Date of Award

8-2016

Level of Access

Campus-Only Thesis

Degree Name

Master of Science (MS)

Department

Civil Engineering

Advisor

Shaleen Jain

Second Committee Member

Stephen Norton

Third Committee Member

David Courtemanch

Abstract

Sustainable water resources allocation seeks to balance the growing consumptive freshwater needs with appropriate resources to support aquatic ecosystems. By placing limits on water withdrawals and ensuring instream flows to support riverine ecosystems, a number of new approaches are seeking to develop a scientific basis for water allocation rules and policies. In this regard, new knowledge stemming from "Natural Flow Regime” paradigm offers a promising first-step for use of quantitative flow-based metrics for ecological flow appropriations in streams. One concern that has compounded the challenge linked to sustainable water resources management is that of a variable and changing climate. In particular, changing hydrologic baselines (for example, stemming from shifts in the seasonality and magnitude of streamflow) render flow policy or rules ineffective over time. This study is motivated by the above noted concerns, and uses state of Maine’s "Instream Water Flow Policy (Chapter 587)" as a case study and investigate the nature of variability and change in the streamflow over the past half-century. Furthermore, analyses based of watershed chemistry records and hydrologic modeling are pursued to understand the interlinkages between hydrologic and geochemical fluxes. Finally, a case study involving hydrologic modeling with limited data and considerable uncertainty investigates the issues related to use of models for water resources decision-making.

The major findings of research presented here are:

1. Analysis of historical daily streamflow records for 31 streams in the New England region reveal systematic shifts in the seasonal cycle of streamflow with three characteristic features: (a) the seasonal contribution of flow has spatial variability as the region comprises a prevailing Spring flow season in the northern region with a dominant winter flow season from central to southern region, (b) early snowmelt-driven increases in spring flows, followed by longer low flow period in late spring and early summer, (c) these changes are significantly impacting the natural variability in streamflow in terms of the streamflow indices.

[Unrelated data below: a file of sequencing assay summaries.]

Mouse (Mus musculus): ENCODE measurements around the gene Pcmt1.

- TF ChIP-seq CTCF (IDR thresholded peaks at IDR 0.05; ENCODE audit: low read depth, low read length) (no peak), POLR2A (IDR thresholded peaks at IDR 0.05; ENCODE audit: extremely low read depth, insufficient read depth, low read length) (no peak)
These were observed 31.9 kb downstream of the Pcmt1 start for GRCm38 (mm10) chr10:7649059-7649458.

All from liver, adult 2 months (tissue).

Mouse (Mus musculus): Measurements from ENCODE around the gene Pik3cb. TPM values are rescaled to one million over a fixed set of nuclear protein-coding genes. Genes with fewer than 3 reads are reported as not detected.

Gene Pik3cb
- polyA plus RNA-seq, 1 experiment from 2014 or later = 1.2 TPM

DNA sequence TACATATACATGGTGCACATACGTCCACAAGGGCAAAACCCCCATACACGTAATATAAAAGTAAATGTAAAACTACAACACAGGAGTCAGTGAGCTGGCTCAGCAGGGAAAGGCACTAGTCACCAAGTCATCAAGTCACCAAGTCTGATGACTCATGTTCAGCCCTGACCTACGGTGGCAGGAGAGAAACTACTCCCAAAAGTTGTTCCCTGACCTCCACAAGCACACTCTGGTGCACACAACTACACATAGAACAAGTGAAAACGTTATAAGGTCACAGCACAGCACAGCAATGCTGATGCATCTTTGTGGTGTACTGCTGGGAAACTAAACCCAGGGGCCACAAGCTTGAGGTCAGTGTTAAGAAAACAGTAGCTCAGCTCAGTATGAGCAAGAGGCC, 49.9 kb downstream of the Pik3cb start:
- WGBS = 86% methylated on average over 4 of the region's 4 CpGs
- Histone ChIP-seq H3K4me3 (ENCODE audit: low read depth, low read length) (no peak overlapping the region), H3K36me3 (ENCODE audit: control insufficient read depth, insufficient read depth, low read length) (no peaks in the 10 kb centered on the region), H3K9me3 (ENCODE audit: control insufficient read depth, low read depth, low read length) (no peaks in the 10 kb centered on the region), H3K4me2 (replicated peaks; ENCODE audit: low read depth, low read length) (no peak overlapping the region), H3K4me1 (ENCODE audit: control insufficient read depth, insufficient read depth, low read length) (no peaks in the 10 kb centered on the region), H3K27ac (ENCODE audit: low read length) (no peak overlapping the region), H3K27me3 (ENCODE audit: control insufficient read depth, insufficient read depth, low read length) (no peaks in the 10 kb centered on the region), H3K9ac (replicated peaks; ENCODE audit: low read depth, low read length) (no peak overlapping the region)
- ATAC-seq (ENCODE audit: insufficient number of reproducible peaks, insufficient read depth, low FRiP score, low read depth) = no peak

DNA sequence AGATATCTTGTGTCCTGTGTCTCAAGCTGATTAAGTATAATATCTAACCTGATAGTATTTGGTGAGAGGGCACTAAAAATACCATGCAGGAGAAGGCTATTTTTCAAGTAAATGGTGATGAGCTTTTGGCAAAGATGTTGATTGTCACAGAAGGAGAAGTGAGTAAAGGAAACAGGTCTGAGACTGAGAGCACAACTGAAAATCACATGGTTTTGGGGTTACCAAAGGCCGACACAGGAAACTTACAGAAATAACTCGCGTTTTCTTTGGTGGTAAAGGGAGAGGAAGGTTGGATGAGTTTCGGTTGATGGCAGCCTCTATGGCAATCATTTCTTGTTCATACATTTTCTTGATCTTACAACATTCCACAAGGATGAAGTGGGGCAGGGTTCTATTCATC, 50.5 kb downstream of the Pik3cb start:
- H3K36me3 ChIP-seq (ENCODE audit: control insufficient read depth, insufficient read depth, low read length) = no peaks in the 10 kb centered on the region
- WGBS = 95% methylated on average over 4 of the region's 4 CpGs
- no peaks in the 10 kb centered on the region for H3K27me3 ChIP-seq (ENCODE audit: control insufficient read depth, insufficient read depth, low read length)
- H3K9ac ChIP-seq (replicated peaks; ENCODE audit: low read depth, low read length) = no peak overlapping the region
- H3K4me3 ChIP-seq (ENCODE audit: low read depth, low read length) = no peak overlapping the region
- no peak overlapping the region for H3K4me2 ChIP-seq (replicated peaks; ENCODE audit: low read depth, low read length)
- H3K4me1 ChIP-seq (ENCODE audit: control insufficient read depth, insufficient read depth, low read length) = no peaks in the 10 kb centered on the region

2. Assessments of Chapter 587 based on range of variability approach under the above changing hydrologic scenarios demonstrate major distress over the policy implementation with a changing baseline condition.

3. Development and uncertainty analysis of hydrologic model aid in understanding critical issues with decision making while implementing water policy in a changing climate.

4. Exploration of interlinkages between chemical fluxes with streamflow will aid in using alternatives to hydrologic models where rainfall or temperature gauge stations are insufficient.

The prime goal of the research is to ease the critical understanding of the stand of Maine state water allocation policy (Chapter-587) for future uncertainty and better help to investigate and analyze the critical aspects of watershed in an insightful way.

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